My Story: how I came to love travel the way I do


The strange thing about me is that I’m a travel addict terrified of airplanes. It baffles most people I tell. I’m so terrified, in fact, that I still make myself sick for up to a week before I go anywhere. When I was 17,  I couldn’t stomach the thought of spending 14 hours on a plane so I passed up on a family holiday to San Fransisco – back then the idea of travel was more of a total avoid-at-all-costs nightmare than anything to look forward to, thanks to my fear of flying.

That all changed when I started planning a year long trip back in 2010. Something about the idea of a year away appealed to the inner adventurer starting to take shape inside of me. At some unidentified point between my teenage years and early twenties I felt a fiery spark of change. I wanted to break free and see the whole wide world in all its glory. I spent many nights back then googling images of foreign lands and planning my upcoming adventures based on pretty pictures, good vibes and a desire to be part of something completely different to the world I had inhabited for the past 21 years.

For 11 months of my life I slept in a different hostel bed every few nights, living out of an over-packed backpack with grotty clothing and wild, untamed hair. I was the ‘typical’ Aussie backpacker kinda’ gal that most people would never have associated me with before 2011. I wore hiking boots and jeans for over 200 days of the year. I carried a 25 kilo backpack throughout busy city streets, was on a plane every other week (much to my horror) and forced myself to encounter situations that made me acutely anxious (like walking through an abandoned town in Ireland as it was evacuated due to a bomb threat – perfectly safe, according to the local guide who seemed to know the rules better than the local authorities). I’m a highly anxious person so most weeks I was thrown into a situation 210% out of my comfort zone. But it was exhilarating. It was freeing.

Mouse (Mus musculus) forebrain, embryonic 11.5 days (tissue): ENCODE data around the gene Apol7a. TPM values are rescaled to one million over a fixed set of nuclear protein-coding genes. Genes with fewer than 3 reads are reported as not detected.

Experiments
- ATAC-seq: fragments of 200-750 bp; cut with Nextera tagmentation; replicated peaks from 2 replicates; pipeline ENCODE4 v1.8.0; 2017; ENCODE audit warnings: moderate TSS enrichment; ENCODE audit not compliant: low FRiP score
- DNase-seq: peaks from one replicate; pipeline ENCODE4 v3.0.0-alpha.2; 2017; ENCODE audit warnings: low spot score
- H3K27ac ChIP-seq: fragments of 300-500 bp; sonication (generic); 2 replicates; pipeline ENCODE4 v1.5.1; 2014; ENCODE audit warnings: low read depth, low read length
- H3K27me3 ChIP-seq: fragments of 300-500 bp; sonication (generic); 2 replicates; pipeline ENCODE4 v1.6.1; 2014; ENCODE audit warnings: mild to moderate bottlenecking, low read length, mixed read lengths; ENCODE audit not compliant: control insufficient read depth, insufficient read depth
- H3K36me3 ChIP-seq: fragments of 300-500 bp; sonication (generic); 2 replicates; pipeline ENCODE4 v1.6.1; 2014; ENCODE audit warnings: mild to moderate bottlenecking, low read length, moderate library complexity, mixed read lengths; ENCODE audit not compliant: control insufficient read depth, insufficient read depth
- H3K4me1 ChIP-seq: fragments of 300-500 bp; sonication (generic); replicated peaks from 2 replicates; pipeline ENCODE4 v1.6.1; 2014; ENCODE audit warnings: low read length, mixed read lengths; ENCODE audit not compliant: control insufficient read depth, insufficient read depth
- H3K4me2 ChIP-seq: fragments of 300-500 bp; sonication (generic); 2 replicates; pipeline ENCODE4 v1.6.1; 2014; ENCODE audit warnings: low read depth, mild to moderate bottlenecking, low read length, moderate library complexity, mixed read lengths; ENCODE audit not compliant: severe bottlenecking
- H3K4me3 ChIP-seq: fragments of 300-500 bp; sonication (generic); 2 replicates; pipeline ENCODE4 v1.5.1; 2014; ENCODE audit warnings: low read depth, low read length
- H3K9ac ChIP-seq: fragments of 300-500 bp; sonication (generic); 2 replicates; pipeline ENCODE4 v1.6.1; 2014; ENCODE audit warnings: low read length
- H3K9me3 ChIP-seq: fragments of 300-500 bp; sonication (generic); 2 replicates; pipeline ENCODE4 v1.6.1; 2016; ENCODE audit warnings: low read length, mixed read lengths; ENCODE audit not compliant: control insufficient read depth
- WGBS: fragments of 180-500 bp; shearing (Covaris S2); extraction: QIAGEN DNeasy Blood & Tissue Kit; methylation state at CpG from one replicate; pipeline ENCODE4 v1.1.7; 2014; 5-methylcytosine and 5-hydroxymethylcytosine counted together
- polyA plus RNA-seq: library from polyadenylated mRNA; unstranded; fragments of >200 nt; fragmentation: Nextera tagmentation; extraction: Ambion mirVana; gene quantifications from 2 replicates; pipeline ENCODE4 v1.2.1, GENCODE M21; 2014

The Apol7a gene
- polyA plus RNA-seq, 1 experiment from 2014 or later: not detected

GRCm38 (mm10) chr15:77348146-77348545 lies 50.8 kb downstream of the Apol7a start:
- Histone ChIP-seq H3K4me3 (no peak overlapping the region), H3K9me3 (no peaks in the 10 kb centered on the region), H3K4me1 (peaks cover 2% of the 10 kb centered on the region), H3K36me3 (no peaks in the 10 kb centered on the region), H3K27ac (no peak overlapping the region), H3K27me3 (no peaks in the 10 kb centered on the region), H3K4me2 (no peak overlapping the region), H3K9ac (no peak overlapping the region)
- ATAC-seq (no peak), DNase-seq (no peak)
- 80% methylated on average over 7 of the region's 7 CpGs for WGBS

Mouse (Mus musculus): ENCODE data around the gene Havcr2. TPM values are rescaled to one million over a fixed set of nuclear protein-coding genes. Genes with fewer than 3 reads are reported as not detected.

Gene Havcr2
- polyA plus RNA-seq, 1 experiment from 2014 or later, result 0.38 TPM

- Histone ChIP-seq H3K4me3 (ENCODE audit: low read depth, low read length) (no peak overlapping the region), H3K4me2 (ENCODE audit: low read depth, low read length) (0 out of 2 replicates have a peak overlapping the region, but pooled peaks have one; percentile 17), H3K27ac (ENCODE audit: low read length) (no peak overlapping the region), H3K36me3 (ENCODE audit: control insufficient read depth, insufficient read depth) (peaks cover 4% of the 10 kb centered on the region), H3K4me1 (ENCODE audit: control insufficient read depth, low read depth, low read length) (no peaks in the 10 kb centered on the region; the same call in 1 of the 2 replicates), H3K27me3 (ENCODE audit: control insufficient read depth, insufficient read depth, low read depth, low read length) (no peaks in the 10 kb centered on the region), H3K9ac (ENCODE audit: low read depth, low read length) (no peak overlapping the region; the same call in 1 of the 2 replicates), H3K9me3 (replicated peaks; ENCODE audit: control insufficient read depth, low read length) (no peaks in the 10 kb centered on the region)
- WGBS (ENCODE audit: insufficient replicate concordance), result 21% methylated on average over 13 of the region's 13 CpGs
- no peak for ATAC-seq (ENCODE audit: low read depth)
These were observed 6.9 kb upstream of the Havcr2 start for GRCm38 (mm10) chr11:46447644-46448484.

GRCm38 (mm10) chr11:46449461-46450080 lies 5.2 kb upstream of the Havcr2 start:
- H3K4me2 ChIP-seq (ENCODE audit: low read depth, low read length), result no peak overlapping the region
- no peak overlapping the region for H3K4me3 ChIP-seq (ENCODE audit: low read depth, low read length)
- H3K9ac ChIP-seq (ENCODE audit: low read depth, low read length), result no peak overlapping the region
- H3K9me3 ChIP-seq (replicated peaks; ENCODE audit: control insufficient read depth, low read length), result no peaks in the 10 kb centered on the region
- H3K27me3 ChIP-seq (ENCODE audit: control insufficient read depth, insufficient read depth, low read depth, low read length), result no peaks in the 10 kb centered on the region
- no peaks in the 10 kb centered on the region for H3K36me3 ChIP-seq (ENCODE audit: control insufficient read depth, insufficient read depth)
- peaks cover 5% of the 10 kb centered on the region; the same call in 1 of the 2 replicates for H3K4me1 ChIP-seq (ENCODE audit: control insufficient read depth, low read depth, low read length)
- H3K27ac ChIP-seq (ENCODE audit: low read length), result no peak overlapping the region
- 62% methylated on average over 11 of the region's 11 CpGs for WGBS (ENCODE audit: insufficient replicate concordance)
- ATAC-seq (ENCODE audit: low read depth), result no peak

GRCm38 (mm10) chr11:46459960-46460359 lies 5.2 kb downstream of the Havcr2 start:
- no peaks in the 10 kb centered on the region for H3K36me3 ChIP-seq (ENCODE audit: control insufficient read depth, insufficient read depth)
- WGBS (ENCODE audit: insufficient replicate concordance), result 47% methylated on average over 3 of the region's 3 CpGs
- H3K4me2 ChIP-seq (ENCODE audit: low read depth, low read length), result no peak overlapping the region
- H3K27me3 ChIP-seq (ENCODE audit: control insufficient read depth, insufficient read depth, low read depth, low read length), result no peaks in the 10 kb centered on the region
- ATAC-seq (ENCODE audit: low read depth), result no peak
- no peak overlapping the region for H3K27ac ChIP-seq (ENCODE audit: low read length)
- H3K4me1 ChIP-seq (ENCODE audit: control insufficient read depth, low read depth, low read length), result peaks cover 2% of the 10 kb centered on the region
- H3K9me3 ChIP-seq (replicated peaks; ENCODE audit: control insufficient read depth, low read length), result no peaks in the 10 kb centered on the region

I wish I could describe the pure magic of those 11 months in the confines of this blog post. The things I saw, the people I met, the freedom I felt but it’s impossible to put into words. I could be accused of having an incurable case of travel nostalgia about that year. A year that I will never, in my life, forget. Here are just a few highlights:











Then, as all stories have the next chapter, one spring day the wheels hit the runway and I arrived home and soon found that my life just wasn’t the same anymore. At some point I had developed an addiction. An addiction to travel. An addiction to foreign places and new experiences and to some extent I had become a total adrenaline junkie. Routine just wasn’t doing it for me anymore. I thought I’d settle back down but the years past and I still looked for every possible chance to escape into the world. Every year since I’ve been somewhere different – Vietnam, Bali, back to Europe again.

I thought by now – 5 years later – that the addiction would have faded but it has only gotten worse. I find routine to be like a bowl of plain soggy weetbix – bland and sometimes unpleasant. Don’t get me wrong,  I still make the most of life and embrace the fun but I am totally restless. I feel about as suited to an office job as a bird to a cage. I spend 90% of my free time liking travel photos on instagram and living vicariously through other travel bloggers living the ultimate dream of making a living from travelling the world.

I’ve become that crazy travel addict girl. My mind often wanders from what it should be thinking about to dreamed up images of places I’ve never seen before. Travelling the world was one of the best things I have ever done (and continue to do within the confines of 4 weeks a year) but it has changed me. It has made me more adaptable to change than I ever believed I could be. It has made me confident and willing to try new things. It has made me independent and passionate. It has made me believe in overcoming anxiety and living a more free life.

So, I suppose that’s my travel story. I wasn’t always a traveller but now I just don’t see how I could ever aspire to be anything else. I used to expect I would have a long career. Now I just aspire to work to travel and one day I might just find myself completely lost in the world of travel all over again.


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